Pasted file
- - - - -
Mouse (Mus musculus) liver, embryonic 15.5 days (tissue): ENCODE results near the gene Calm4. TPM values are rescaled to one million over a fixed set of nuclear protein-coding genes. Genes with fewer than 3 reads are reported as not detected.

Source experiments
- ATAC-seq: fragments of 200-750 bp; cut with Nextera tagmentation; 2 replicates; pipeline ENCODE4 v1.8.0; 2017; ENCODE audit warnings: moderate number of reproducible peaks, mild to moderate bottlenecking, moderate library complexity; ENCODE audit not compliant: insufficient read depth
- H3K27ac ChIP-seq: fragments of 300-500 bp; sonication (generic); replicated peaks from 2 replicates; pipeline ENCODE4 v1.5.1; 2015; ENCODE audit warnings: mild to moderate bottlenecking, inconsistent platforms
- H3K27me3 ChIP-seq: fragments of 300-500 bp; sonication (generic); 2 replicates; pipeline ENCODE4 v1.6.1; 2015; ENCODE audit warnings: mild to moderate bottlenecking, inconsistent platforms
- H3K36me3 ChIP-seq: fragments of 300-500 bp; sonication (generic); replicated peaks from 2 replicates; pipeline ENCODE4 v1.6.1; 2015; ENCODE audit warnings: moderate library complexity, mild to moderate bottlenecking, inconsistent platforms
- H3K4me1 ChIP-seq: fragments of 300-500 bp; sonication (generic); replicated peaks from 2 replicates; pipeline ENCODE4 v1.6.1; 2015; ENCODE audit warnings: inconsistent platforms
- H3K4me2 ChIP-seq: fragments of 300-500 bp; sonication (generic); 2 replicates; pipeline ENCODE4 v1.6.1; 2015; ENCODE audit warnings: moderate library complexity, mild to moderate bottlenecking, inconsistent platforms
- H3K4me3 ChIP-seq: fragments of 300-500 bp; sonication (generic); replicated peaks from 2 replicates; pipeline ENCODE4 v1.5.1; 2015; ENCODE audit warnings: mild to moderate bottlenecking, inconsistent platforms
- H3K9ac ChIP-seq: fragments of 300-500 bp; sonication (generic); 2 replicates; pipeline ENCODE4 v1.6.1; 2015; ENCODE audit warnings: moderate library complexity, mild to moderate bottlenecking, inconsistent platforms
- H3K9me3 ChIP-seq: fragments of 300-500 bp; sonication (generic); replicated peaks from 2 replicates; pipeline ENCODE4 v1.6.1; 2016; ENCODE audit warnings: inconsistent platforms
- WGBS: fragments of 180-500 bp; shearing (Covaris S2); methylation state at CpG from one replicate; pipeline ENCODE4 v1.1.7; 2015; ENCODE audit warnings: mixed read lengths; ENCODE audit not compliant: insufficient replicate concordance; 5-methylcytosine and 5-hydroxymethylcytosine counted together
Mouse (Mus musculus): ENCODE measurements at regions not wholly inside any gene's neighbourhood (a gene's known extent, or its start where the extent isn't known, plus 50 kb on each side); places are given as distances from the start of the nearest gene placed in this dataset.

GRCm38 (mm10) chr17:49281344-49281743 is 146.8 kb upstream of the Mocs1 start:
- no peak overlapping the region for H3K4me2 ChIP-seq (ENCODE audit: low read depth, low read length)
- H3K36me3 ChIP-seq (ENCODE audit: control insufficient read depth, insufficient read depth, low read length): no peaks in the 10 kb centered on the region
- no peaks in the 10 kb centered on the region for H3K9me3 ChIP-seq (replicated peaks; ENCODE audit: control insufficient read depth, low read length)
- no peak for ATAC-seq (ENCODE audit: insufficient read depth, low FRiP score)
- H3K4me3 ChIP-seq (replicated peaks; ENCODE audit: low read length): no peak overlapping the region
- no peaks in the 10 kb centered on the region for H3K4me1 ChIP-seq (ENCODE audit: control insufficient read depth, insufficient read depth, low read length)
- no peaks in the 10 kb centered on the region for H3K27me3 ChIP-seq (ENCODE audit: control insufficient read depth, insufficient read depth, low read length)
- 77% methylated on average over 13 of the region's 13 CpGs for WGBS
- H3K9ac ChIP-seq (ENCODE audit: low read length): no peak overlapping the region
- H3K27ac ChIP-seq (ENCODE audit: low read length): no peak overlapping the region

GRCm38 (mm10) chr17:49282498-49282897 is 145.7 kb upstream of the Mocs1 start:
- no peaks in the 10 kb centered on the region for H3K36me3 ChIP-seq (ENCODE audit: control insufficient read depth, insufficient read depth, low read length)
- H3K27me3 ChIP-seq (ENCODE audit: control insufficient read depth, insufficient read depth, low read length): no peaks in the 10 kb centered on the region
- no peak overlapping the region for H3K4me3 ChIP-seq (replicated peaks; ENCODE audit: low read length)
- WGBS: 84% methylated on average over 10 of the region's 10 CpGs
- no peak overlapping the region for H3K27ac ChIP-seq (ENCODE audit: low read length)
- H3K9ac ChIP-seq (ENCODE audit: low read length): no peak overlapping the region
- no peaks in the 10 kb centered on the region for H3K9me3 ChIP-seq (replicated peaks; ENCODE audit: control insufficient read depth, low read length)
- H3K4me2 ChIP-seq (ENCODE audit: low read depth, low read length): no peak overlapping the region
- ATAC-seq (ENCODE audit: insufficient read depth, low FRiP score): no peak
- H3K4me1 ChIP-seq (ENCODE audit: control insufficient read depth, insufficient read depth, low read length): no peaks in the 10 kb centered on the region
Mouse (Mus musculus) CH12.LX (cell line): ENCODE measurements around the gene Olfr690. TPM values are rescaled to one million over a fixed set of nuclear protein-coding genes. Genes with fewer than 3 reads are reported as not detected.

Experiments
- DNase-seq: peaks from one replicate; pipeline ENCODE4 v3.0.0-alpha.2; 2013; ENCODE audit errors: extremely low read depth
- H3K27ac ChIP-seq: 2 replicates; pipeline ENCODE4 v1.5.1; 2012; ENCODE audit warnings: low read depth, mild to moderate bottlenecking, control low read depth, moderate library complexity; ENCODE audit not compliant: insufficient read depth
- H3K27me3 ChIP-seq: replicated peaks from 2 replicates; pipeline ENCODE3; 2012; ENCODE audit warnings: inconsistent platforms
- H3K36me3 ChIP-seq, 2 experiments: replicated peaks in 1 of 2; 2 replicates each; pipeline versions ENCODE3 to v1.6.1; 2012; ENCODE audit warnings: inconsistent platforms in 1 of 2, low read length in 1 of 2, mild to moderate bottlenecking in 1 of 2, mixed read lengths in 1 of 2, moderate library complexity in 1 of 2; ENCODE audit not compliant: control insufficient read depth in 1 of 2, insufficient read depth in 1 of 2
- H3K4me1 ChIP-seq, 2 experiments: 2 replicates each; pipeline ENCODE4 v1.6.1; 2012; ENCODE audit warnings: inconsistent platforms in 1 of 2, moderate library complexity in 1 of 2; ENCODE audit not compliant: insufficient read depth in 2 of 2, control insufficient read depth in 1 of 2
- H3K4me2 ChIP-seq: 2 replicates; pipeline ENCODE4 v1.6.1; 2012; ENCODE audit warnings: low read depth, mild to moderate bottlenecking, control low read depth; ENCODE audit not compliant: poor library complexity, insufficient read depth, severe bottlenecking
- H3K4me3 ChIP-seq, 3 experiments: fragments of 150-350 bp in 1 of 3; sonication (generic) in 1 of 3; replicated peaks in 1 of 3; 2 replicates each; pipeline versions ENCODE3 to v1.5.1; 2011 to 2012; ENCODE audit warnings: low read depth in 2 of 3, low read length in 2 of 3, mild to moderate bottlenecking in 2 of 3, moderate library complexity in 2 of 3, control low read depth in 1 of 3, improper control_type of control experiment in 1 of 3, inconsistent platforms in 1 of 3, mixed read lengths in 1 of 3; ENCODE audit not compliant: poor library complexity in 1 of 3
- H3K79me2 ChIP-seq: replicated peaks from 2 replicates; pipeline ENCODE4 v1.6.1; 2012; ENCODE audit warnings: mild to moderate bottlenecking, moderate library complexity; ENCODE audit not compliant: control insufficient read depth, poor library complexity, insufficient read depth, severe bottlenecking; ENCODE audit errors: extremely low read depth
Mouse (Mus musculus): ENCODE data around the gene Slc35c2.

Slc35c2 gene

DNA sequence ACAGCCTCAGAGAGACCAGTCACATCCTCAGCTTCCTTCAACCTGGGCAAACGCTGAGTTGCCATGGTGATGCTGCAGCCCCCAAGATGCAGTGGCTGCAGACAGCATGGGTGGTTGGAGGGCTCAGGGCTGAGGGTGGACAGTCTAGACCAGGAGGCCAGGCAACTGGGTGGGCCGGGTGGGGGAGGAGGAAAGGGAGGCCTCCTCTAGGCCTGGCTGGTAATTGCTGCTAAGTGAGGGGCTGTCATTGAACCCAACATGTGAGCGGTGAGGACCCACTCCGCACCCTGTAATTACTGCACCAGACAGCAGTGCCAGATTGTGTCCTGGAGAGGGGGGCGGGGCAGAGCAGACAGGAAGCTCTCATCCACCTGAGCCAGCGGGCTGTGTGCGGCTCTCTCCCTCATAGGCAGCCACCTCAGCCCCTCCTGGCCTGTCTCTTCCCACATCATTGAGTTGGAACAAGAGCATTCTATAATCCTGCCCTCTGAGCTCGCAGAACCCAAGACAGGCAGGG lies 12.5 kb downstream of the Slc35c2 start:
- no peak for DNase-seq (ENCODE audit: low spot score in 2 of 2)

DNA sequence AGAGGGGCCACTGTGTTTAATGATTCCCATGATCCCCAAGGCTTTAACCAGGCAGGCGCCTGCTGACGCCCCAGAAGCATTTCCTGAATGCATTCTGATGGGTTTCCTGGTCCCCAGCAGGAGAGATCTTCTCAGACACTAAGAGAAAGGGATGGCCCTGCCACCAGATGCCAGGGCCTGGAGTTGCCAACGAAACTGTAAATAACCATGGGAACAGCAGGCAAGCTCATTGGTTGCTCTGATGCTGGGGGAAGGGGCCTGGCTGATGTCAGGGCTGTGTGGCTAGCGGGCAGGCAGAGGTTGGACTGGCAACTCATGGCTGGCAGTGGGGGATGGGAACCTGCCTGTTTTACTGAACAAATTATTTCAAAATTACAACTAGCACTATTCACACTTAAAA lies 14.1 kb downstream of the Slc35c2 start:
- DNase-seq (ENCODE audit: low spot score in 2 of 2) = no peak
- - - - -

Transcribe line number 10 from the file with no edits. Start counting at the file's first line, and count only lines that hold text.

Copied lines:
- H3K9ac ChIP-seq: fragments of 300-500 bp; sonication (generic); 2 replicates; pipeline ENCODE4 v1.6.1; 2015; ENCODE audit warnings: moderate library complexity, mild to moderate bottlenecking, inconsistent platforms